When there is a quality problem with our products, where do we look to solve it? If we look to quality assurance, we will be disappointed. QA can measure the problem, and maybe even identify possible causes, but they cannot add quality to our products.
Quality must be built into our products; it can never be tested in after the fact. Although QA has an important role in assuring the quality of our products, their work is entirely indirect. Their role is to influence others in the organization. It is those other people who will build quality into our products. (Or not.)
The primary responsibility for quality lies with management, beginning with the highest executive ranks, and continuing all the way to first line supervisors. It is management who establish priorities, set the tone, define the culture, and show the employees what is "important". All of the members of the organization will follow management's lead. Even if they wish that management would change their priorities, people will still align themselves with management's actions.
So, how should management act in order to foster an environment in which high-quality software is built? The first thing they must do is to ask about quality. Don't ask about schedule without also asking about quality. Don't be concerned about budget variance without also asking about quality variance. Don't set cost objectives without also setting quality objectives.
Of course we will not be able to ask about our organization's quality performance until we understand our historical quality performance and establish targets for our projects. And we will be unable to ask pertinent questions about quality until we achieve a working understanding of the metrics that will provide the perspectives we need.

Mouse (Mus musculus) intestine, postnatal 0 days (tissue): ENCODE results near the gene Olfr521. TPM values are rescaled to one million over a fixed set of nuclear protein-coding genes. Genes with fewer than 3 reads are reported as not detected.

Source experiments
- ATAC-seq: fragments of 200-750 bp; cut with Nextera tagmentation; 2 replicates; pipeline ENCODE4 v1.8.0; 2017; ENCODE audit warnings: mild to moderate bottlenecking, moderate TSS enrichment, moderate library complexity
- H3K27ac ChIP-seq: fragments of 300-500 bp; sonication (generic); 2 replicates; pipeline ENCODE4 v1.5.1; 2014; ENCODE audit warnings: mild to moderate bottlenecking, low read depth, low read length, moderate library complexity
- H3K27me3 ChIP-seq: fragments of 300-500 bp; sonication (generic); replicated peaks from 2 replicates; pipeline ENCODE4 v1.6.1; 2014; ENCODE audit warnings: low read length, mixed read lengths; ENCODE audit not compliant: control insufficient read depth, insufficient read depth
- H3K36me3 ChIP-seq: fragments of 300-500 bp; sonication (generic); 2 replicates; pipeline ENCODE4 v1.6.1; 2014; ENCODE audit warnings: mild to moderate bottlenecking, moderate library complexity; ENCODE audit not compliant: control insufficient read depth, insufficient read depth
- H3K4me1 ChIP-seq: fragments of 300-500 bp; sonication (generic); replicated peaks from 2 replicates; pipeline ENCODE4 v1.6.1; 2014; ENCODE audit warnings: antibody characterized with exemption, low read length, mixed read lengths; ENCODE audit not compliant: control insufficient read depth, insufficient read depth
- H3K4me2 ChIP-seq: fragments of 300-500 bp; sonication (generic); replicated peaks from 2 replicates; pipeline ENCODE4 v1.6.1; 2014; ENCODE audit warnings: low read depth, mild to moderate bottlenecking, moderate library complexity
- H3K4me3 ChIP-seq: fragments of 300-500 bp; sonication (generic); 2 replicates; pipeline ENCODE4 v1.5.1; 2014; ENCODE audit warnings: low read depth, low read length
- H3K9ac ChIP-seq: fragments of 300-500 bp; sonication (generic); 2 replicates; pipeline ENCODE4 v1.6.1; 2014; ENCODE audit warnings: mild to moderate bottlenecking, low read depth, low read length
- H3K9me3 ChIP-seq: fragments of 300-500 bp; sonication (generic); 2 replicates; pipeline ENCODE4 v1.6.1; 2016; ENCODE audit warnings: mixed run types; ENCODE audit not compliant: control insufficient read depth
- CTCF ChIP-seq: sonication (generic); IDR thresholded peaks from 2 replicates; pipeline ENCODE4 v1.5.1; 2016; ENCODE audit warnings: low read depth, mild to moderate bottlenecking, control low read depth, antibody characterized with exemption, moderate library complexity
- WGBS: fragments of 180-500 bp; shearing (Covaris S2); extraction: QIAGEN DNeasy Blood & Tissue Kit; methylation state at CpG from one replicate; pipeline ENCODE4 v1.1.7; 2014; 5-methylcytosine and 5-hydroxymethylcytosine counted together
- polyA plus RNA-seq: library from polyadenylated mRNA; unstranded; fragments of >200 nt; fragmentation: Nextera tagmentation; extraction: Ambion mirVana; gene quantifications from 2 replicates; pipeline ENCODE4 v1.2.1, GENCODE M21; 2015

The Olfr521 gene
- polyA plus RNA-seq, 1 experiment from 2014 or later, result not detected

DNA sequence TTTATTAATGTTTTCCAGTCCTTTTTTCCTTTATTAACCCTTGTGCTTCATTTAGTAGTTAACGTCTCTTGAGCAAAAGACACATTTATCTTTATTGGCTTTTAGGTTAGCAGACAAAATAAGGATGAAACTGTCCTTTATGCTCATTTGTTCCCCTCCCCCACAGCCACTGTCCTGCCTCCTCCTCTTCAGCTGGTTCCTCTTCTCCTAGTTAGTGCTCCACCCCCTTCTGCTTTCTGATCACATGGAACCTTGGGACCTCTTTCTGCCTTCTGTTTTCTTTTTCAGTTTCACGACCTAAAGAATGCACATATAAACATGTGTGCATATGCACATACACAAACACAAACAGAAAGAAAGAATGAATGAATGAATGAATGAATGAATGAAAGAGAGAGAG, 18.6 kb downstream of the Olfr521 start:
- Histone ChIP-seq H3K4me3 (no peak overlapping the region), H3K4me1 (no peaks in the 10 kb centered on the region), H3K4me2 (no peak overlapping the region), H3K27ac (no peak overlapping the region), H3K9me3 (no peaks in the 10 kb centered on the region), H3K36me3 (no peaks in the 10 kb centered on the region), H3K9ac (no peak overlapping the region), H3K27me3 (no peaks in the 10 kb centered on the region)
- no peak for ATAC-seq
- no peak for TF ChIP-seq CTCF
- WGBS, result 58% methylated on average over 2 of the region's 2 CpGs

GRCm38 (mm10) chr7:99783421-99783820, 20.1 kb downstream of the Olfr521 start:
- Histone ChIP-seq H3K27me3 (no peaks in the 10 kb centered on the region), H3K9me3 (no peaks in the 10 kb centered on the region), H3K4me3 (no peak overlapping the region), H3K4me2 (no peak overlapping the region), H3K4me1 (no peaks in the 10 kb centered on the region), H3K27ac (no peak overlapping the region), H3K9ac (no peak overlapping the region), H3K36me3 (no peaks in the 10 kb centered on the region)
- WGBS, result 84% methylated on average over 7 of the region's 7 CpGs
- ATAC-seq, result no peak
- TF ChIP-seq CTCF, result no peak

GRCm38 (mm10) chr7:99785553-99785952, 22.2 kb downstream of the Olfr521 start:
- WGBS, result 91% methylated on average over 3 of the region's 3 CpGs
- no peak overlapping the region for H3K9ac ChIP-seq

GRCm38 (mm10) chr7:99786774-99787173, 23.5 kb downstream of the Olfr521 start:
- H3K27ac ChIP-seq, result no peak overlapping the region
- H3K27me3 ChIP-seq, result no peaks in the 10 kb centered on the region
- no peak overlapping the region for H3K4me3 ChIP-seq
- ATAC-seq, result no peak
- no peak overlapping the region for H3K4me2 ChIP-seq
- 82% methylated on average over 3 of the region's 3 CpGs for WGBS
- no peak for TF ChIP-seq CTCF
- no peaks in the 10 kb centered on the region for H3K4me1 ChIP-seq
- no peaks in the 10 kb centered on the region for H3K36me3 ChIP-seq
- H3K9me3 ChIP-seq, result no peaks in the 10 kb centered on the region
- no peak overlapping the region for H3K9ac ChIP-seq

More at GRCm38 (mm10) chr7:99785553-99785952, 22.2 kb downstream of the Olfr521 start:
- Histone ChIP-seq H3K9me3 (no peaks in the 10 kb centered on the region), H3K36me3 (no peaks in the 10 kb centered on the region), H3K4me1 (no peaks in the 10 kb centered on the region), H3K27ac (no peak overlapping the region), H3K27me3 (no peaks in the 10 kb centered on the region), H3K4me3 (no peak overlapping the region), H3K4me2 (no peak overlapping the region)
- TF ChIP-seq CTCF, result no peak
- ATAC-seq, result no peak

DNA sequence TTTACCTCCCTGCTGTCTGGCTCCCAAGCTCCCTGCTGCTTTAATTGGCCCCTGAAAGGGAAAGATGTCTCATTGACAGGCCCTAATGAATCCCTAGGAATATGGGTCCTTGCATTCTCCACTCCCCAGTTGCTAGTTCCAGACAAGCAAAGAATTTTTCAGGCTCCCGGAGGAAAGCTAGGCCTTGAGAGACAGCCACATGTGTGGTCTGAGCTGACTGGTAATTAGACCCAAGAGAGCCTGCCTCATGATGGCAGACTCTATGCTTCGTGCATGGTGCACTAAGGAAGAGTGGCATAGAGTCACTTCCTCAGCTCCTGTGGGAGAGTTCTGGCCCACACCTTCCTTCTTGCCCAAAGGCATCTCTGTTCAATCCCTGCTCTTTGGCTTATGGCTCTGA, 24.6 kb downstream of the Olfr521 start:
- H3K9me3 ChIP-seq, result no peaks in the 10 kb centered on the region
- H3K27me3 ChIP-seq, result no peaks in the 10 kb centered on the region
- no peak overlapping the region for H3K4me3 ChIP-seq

In short, if we are to lead our organizations toward achieving better quality results, we must educate ourselves about quality. Just as we have established a good understanding of how to manage budgets and schedules, we need to learn how to manage quality. We need to familiarize ourselves with the costs and the benefits of each quality-related activity our projects may employ so we can invest in the activities that will pay dividends, improving our quality performance without negative budget and schedule implications.
Management's role is to educate ourselves so we can make wise investments in quality, and ask our staff questions that will guide them to value good quality performance.
Second only to management is the programming staff's responsibility for quality. The quality of a system is just like any other attribute or feature; it will not be a part of the system unless those who build the system build it in. Quality cannot be tested into a system, just as knowledge cannot be tested into a student. The quality of a system is the net result of the care with which all of the engineering activities have been undertaken.
So, how should the programmers act in order to improve the quality of the systems they build? Their first step in improving their performance (along any dimension, be it quality, productivity, or technical skill) is to understand their current performance. Each engineer should measure the quality of the programs he builds, and gain a functional understanding of his capacity to produce consistently high-quality products.
Just as every pitcher knows his Earned Run Average, every runner knows her average and best times for each race, and every running back knows his average yards per carry, each programmer should know her average defect density, productivity, and defect injection rates for design and coding activities. Armed with these statistics, the programmer (like the athlete) has a basis for setting improvement goals and altering behavior in order to make progress toward them.
And just as teams employ coaches to guide athletes in improving their performance, so also programmers need the guidance of knowledgeable individuals to help them to set